Design, development and experimentation of a discovery service with multi-level matching
Emerging technologies and demanding applications have forced the transition of the computing paradigm from a centralized approach to a distributed approach. This shift leads to the concept of Distributed Computing Systems (DCS). The traditional way of software development lacks the capabilities to address the challenges in software realization of large scale DCS. Out of many methods proposed to develop DCS, one promising approach is the Component Based Software Development (CBSD).^ The UniFrame approach, an approach developed at IUPUI, follows the concepts of CBSD and addresses the design and integration complexity of DCS. The UniFrame approach provides a comprehensive framework which enables the discovery, inter-operability, and collaboration of components via generative software techniques. It unifies existing and emerging distributed component models to a common meta-model. This framework enables the creation of high-confidence DCS using existing and newly developed distributed heterogeneous components. One essential part of UniFrame is the UniFrame Resource Discovery Service (URDS). URDS is used for the discovery of components that are deployed on the network. Initially, the architecture for URDS was proposed in terms of addressing the objectives of dynamic discovery of heterogeneous software components and selection of components to meet the necessary functional as well as non-functional requirements (Quality of Service - QoS). Many contracts contain information in terms of functional and QoS hence, the dynamic discovery of components which are deployed over the network is a non-trivial task. The majority of the components' repositories provide a simple search technique which is based on string matching of listed attributes. However, the search space of components is large and the information provided by each component is also non-trivial to be represented as attributes. Therefore, a simple attribute-base search is not sufficient to address the requirements of users.^ Due to the limitations of the simple attribute based representation of contracts and basic textual matching, the URDS proposes the concepts of Multi-level contract representation and Multi-level Matching (MLM). The URDS contract provides information at many levels including: General, Syntactic, Semantic, Synchronization, and QoS. Matching of component contracts is performed according to the valid matching operations proposed at each of the levels. This narrows down the search space according to the individual requirements at a corresponding level. Hence, based on each operator's capability, related components have a better chance of being included in the result list. However, the validation of a system which integrates URDS and MLM was not present to be experimented. Therefore, as the main contribution of this thesis, the proURDS was developed as a distributed setup by enhancing the URDS architecture which was deployed over the network with real component contracts.^ The contribution of this thesis focuses on addressing the challenges of improving and integrating the URDS and MLM concepts. The objective was to find enhancements for both URDS and MLM and address the need of a comprehensive discovery service which goes beyond simple attribute based matching. It presents a detailed discussion on developing an enhanced version of URDS with MLM (proURDS). After implementing proURDS, the thesis includes details of experiments with different deployments of URDS components and different configurations of MLM. The experiments and analysis were carried out using proURDS produced MLM contracts. The proURDS referred to a public dataset called QWS dataset. This dataset includes actual information of software components (i.e., web services), which were harvested from the Internet. The proURDS implements the different matching operations as independent operators at each level of matching (i.e., General, Syntactic, Semantic, Synchronization, and QoS). Finally, a case study was carried out with the deployed proURDS. The case study addresses real world component discovery requirements from the earth science domain. It uses the contracts collected from public portals which provide geographical and weather related data.^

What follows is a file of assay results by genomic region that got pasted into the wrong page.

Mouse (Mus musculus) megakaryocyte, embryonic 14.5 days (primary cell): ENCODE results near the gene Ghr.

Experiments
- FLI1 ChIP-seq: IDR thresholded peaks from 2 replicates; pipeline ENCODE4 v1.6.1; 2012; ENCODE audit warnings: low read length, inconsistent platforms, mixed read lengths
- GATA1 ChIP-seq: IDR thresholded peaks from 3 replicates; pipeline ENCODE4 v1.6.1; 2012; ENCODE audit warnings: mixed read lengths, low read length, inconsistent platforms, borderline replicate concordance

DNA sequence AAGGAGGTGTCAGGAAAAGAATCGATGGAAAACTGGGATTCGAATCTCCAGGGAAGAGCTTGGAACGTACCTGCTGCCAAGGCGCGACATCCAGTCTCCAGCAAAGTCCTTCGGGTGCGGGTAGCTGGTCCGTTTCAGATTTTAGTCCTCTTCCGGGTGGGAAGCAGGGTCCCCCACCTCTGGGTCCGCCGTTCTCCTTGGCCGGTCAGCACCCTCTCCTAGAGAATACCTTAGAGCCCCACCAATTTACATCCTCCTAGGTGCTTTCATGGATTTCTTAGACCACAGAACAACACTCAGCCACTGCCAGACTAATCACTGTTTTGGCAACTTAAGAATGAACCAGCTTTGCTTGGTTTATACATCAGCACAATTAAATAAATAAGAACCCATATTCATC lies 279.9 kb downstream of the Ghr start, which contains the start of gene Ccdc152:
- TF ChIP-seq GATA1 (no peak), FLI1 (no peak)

Rajeev R. Raje, Purdue University.